I thought I was best at what I do, in fact I thought I excelled at it and no one could be better than I was. And then one day reality hit me, I was not perfect, I was anything but perfect. It wasn’t that I was bad at what I did but I was not perfect. The feeling left me dejected and low-spirited.

Many times we have heard people say, “Perfectionism is a disease”. Is this true, are we all trying hard to be infected by this disease?

We live in a society that is competitive and buries those who do not perform well. If you grew up in a family that is over focused on achievements and there is no room for mistakes, you probably think “perfect” equals to being “valued”. We are prized for getting perfect grades, perfect job, perfect partner and we start believing that if we are nothing but perfect we will probably not be valued. In order to prevent ourselves from being smeared with the tag of ‘imperfection’, we adapt ourselves to constantly strive to be ‘good’ and ‘perfect’.

When perfectionism takes hold of everything we do, anything less than perfect is experienced as ‘bad’ and ‘unworthy’.

Is there truly something called as being ‘perfect’ or we all are living under an illusion of perfection?

We all want to be perfect as we think that this is the only way to keep our flaws hidden deep within us. It is an attempt to keep shame and rejection at a distance and to seek acceptance through excessive high performance and striving to be flawless.

In reality what we perceive as flaw is indeed human.

If you seek for perfection, you will demand perfectionism in a relationship. You will reject other, and they will reject you, coz of unrealistically high expectations. Be it a relationship, family or office, we all are surrounded by people who value perfection and we end up walking everyday with a heavy bag of perfection on our shoulders which is invisible to the world but visible only within ourselves. This bag eventually becomes so heavy that we cannot carry it and we suffer the fate of unworthiness, loneliness and dejection.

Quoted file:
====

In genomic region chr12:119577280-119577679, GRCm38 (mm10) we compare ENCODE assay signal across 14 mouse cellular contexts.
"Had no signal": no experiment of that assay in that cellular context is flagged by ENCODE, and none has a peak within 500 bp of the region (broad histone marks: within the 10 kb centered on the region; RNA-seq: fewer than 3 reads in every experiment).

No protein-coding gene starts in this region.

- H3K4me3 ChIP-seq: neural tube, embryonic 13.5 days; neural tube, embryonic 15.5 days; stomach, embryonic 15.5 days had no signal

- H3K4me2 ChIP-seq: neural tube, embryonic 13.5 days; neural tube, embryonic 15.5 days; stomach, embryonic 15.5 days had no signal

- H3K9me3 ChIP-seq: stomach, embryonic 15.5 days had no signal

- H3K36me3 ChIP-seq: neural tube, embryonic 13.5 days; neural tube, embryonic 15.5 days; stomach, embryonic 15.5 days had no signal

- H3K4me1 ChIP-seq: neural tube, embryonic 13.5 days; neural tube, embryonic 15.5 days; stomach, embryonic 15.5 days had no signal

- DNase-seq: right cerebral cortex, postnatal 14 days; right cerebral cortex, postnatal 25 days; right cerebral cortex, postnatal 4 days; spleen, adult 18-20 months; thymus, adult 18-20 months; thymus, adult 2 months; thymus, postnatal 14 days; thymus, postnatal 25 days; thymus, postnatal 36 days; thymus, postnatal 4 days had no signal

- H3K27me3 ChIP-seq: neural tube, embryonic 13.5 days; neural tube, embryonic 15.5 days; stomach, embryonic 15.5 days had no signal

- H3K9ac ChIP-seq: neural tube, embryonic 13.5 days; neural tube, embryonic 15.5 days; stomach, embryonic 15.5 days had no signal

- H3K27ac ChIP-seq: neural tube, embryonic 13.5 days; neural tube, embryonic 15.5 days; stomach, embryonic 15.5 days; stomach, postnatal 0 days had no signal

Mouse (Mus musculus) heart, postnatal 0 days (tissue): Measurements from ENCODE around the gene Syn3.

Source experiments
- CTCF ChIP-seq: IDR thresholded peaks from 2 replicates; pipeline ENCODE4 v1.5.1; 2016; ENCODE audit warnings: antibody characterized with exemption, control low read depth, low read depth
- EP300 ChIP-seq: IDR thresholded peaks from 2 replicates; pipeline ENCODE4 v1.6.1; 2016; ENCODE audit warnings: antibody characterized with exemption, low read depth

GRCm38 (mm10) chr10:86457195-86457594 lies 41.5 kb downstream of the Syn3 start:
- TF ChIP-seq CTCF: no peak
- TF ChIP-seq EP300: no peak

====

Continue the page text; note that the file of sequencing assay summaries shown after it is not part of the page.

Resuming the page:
Are You Living Under a Spell of Perfectionism?

Ask yourself whether you are perfect and probably all of us will answer yes. But wanting to achieve perfectionism is itself a flaw in you. We probably are not aware of whether we are perfectionist or not, so check for these signs to know if you are:

  • Frequently criticizing and finding fault in others
  • Unable to forgive others for their mistake
  • Not being able to accept people the way they are and constantly trying to change them the way you want
  • Becoming overly defensive when people give you negative feedback
  • Difficulty in adapting changed circumstances
  • Thinking all situations as black and white and judging people as always ‘good’ or ‘bad’

Coming Out of the Spell!

I was browsing through random articles on Internet and I came across the concept of “Wabi-Rabi” in Zen, or commonly the Japanese culture. Wabi-Rabi revolves around the acceptance of a beauty that is imperfect, impermanent and incomplete. To elaborate there is a very famous story of Rikuyu.

Early in his life, Sen no Rikyu desired to learn The Way of Tea. Hence he visited the Tea Master of its time, a man named Takeno Joo. As a test to whether accept this man or not, Joo assigned Rikyu to tend the garden. Eagerly Rikyu set to work. He raked the garden until the ground was in perfect order, and arranged everything in idealized symmetry. Everything was in order and manicured into the most aesthetically pleasing way possible. As Sen no Rikyu finished he surveyed his work – then shook the cherry tree, causing a few flowers to fall at random onto the ground and spoil the “perfect” order.

At that moment Takeno Joo knew Sen no Rikyu would be one the greatest example of wabi-sabi way of life.

Perfection is not an end goal, it is a mental state to try and achieve the best. It can never be achieved and you simply need to make the right efforts towards the right goals. Always striving to be perfect will make your life harder to live.

Think positive and spend your time acknowledging ‘what is’ instead of ‘what isn’t’.

Don’t let negativity surround you and learn to take criticism in a positive spirit. Always remember, critics are your best friend, they will tell you things which you don’t want to listen, but if you work on them you will not be perfect but your best.

Don’t stress too much to be flawless always. Give yourself some scope to make mistakes. Ultimately, you will not be perfect but will be relieved and value your personal worth.

When you are at work, try to do your best and complete your task. Do not let the illusions of perfection blind you, it doesn’t exist.


25 thoughts on “Is Perfectionism an Illusion or Reality?

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